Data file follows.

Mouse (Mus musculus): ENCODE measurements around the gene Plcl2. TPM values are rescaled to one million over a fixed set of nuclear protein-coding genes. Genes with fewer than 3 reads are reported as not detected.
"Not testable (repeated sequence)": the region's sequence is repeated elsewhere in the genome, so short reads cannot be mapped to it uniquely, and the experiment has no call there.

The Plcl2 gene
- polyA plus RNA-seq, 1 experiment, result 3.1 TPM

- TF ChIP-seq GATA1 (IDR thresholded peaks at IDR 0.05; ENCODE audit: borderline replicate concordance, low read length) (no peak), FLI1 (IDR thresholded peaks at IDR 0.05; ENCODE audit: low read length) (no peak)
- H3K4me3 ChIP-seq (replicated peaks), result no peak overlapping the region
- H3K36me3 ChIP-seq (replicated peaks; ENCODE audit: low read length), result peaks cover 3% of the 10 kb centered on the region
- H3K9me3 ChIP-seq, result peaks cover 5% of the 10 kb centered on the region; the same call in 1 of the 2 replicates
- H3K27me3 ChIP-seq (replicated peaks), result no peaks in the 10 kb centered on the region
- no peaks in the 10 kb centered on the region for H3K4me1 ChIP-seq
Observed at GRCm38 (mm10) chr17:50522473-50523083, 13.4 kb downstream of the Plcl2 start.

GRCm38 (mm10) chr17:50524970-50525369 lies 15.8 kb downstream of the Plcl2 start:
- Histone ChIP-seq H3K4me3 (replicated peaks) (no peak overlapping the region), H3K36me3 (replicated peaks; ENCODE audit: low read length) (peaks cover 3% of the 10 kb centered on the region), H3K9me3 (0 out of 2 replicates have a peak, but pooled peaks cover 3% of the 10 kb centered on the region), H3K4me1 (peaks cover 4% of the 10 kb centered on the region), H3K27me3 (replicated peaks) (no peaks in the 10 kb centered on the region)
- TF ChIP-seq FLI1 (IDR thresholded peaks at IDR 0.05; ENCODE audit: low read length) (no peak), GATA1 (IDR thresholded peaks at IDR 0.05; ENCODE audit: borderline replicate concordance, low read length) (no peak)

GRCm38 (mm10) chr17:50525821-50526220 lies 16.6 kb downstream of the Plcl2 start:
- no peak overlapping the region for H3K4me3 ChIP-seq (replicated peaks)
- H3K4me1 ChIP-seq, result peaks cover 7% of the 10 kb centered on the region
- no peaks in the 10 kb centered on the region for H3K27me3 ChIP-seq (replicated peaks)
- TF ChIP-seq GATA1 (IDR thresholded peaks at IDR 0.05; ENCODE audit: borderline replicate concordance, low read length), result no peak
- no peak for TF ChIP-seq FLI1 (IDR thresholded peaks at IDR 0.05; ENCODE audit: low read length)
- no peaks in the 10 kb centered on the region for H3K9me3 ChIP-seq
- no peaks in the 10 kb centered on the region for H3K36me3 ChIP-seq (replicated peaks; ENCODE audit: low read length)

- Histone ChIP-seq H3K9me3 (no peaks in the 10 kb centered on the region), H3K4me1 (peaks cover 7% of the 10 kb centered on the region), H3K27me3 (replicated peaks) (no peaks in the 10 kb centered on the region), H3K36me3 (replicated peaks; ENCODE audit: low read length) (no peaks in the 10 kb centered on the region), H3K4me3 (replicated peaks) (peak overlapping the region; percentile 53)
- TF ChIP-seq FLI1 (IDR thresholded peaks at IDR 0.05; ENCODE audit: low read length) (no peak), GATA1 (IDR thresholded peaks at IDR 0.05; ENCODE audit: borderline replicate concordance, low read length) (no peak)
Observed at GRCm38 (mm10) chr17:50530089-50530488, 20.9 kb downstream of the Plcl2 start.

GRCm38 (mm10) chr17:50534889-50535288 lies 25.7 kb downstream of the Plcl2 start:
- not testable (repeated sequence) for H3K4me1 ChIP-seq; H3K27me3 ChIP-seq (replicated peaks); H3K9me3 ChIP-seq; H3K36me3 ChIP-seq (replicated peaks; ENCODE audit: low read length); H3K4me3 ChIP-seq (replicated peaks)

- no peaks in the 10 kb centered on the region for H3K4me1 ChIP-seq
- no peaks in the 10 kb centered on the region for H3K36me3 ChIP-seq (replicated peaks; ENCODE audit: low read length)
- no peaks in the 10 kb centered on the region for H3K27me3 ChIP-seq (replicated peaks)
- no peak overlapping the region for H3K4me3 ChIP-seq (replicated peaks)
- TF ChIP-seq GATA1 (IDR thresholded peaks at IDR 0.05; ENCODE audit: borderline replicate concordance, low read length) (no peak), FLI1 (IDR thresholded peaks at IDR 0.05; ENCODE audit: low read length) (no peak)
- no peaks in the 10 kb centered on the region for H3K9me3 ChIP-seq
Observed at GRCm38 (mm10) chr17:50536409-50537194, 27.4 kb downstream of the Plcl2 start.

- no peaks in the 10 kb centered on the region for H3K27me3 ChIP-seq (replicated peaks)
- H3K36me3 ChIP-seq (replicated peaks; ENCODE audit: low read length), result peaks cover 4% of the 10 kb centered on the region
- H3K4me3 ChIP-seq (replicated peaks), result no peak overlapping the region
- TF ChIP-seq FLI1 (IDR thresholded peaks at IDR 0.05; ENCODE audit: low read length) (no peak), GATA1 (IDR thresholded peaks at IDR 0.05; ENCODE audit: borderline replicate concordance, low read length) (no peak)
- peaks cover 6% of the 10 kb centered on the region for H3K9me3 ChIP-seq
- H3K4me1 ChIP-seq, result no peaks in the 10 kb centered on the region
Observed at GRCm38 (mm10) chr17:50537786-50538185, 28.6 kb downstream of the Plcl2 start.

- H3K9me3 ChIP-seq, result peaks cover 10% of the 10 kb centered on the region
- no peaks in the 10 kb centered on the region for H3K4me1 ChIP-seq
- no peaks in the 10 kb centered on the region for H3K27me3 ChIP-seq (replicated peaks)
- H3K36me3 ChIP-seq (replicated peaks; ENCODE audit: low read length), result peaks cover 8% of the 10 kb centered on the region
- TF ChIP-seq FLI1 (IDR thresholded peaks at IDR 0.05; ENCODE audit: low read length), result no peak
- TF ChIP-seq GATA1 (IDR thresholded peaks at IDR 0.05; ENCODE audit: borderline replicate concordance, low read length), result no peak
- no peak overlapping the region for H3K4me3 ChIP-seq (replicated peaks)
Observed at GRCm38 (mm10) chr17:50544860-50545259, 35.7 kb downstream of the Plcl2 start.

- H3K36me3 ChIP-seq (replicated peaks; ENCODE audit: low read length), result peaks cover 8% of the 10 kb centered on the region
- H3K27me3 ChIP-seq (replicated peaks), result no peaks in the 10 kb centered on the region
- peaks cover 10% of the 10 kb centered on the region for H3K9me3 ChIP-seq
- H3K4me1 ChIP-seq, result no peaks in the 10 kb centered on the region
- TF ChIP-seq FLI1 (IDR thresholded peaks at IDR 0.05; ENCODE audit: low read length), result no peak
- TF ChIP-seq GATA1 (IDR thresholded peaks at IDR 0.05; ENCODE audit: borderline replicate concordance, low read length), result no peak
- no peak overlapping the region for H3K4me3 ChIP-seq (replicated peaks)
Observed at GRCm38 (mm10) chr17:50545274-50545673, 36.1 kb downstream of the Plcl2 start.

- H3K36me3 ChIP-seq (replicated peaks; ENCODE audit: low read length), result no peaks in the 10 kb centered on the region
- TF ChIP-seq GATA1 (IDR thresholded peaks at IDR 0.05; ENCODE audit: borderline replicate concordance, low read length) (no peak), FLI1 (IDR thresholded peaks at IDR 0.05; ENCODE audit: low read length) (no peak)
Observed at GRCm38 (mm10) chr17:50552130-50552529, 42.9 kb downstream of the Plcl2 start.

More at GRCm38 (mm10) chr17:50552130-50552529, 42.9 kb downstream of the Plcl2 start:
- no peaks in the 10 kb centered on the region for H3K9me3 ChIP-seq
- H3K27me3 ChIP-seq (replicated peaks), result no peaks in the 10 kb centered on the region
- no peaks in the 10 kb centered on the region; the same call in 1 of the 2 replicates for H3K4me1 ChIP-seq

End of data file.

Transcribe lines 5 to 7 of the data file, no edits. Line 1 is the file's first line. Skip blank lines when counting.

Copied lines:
- TF ChIP-seq GATA1 (IDR thresholded peaks at IDR 0.05; ENCODE audit: borderline replicate concordance, low read length) (no peak), FLI1 (IDR thresholded peaks at IDR 0.05; ENCODE audit: low read length) (no peak)
- H3K4me3 ChIP-seq (replicated peaks), result no peak overlapping the region
- H3K36me3 ChIP-seq (replicated peaks; ENCODE audit: low read length), result peaks cover 3% of the 10 kb centered on the region